India ‘Must Act Now’ To Prevent Widespread HIV/AIDS Epidemic, Minneapolis Star Tribune Editorial Says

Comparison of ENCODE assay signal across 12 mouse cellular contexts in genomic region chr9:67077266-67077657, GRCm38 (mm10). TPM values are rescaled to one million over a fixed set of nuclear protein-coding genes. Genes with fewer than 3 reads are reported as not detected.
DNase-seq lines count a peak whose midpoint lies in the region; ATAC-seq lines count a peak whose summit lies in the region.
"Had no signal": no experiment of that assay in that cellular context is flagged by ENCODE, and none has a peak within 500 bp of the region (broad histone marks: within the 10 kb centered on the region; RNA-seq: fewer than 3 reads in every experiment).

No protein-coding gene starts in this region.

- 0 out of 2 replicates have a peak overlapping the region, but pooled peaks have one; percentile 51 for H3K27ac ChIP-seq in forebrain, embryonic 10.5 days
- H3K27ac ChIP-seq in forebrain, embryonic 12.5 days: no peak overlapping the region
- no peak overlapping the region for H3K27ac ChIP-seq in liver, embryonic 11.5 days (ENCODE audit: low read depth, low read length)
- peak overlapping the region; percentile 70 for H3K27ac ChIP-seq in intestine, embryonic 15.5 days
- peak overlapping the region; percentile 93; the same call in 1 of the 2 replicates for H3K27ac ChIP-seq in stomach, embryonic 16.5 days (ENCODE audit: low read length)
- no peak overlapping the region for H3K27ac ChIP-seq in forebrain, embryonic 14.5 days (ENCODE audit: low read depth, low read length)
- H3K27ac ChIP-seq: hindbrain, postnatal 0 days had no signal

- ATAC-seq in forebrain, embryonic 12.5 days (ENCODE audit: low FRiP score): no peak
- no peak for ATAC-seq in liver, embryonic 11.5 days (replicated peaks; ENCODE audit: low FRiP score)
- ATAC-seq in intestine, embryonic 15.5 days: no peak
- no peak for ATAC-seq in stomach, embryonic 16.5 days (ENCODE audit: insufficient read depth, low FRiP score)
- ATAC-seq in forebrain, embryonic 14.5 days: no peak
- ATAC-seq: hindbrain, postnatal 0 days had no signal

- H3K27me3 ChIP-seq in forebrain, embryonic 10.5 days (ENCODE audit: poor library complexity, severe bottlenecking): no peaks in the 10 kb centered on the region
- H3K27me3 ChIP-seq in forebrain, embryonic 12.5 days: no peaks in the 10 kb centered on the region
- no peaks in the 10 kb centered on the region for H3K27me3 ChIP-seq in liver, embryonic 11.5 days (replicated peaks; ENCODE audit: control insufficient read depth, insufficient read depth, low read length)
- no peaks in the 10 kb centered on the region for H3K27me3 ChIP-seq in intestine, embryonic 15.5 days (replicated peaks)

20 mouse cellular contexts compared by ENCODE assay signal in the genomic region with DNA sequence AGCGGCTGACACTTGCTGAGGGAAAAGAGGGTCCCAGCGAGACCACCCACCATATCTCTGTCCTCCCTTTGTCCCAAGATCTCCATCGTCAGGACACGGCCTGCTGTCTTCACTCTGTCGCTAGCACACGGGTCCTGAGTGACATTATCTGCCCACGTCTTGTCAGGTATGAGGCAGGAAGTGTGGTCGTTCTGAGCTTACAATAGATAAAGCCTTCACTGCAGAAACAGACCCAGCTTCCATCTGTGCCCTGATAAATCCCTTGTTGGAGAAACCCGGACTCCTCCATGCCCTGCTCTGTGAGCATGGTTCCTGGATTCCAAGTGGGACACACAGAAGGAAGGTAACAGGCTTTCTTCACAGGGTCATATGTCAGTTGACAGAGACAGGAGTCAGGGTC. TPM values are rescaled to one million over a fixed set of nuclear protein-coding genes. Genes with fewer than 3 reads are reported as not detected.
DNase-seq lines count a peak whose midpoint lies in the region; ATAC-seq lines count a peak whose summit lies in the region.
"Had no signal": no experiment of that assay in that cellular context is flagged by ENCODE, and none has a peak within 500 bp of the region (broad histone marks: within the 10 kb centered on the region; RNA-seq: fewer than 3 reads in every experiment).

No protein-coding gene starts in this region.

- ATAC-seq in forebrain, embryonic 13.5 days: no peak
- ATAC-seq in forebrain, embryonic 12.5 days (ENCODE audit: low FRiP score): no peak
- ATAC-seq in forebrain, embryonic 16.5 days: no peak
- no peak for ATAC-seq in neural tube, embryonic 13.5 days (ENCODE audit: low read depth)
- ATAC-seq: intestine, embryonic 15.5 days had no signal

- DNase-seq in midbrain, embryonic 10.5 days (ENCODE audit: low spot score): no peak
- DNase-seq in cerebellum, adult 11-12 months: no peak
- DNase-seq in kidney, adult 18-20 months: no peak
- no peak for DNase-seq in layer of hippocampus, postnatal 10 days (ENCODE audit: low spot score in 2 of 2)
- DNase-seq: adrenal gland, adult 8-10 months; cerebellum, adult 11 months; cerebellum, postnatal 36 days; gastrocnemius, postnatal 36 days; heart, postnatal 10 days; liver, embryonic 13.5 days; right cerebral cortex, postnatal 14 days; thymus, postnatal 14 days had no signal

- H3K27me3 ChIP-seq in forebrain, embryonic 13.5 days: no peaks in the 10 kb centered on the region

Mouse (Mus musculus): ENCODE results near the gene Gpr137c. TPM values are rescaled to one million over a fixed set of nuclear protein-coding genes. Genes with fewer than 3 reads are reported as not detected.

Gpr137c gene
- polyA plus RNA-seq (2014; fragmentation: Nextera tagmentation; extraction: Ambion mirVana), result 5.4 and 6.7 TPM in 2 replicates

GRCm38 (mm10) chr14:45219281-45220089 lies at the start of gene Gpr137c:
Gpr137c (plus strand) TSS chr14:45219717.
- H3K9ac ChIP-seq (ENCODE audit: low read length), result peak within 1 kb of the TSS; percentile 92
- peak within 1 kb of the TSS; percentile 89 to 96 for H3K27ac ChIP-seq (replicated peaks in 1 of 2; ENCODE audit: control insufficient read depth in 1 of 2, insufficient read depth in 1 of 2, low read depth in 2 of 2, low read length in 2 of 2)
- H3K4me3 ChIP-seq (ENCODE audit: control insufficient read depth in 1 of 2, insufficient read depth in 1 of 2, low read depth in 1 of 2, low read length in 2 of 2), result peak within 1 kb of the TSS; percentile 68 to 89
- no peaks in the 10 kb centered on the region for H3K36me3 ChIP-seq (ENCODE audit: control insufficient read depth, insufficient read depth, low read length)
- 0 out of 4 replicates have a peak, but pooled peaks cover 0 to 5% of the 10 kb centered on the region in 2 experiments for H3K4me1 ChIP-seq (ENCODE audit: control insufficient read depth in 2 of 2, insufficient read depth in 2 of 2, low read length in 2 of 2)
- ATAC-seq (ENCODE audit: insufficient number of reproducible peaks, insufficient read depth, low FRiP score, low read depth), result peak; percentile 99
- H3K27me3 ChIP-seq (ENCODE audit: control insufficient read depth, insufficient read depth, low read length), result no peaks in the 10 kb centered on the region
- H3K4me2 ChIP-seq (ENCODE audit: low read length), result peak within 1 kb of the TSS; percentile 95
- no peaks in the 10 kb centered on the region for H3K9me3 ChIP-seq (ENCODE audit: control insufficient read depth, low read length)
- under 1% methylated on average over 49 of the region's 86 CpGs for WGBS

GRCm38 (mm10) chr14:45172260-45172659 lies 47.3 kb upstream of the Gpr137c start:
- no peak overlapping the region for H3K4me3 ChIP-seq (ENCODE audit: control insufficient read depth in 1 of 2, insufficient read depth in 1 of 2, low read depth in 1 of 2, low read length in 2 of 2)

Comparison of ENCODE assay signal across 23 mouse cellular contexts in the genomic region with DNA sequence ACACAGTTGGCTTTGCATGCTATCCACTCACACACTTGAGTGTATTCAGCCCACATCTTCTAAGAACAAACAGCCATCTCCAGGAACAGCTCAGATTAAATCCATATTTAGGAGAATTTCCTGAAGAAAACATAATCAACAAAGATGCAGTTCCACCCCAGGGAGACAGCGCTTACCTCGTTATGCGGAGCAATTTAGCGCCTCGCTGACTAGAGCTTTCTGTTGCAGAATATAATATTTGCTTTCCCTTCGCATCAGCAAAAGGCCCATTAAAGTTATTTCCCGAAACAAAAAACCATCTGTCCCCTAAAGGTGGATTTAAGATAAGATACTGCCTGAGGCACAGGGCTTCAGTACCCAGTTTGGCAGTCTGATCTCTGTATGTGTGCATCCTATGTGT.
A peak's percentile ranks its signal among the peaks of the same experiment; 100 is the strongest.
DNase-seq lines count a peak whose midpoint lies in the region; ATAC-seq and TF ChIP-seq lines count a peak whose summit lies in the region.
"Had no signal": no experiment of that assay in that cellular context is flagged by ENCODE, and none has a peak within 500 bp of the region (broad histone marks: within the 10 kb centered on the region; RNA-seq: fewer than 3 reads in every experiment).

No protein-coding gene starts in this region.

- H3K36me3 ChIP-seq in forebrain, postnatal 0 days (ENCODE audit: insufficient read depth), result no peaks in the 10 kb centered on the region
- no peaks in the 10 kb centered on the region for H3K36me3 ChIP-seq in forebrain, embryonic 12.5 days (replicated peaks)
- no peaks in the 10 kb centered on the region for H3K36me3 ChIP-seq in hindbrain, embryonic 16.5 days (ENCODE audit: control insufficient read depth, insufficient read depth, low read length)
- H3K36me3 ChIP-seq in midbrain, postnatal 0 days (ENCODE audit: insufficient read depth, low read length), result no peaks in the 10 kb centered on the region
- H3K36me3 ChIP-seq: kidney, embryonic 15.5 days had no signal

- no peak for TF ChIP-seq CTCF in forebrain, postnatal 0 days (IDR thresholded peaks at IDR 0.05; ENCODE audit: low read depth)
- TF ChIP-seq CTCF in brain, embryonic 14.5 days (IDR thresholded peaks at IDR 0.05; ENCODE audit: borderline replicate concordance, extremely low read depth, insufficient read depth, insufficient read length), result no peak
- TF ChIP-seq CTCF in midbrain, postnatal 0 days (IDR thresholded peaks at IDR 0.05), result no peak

In order to "avert a replay of Africa's anguish, India must act now to avert and treat" people living with HIV/AIDS, a Minneapolis Star Tribune editorial says, adding that "[o]nlookers the world over should step in to keep a billion-plus Indians from enduring an avoidable plague" (Minneapolis Star Tribune, 7/30). Indian political leaders over the weekend discussed the epidemic at the National Convention of the Parliamentary Forum on HIV/AIDS, the country's first national conference on the disease (Kaiser Daily HIV/AIDS Report, 7/28). At the meeting, which "signaled [an] about-face" on AIDS for India, Prime Minister Atal Bihari Vajpayee said that his government has "failed" to respond to the HIV/AIDS epidemic, but he was "vague" on his plans to control the disease, saying that he would "empower" young people through education, the editorial says. A "full-blown" education program and an antiretroviral drug access program "would indeed be welcome," according to the Star Tribune. Health officials have praised many Indian generic drug companies for "undercutting" the antiretroviral drug prices of U.S. and European pharmaceutical companies, but "[o]nly with government intervention -- and international help -- will the country's AIDS sufferers enjoy the dampening effects of drug treatment," the Star Tribune concludes (Minneapolis Star Tribune, 7/30).This is part of the KHN Morning Briefing, a summary of health policy coverage from major news organizations. Sign up for an email subscription.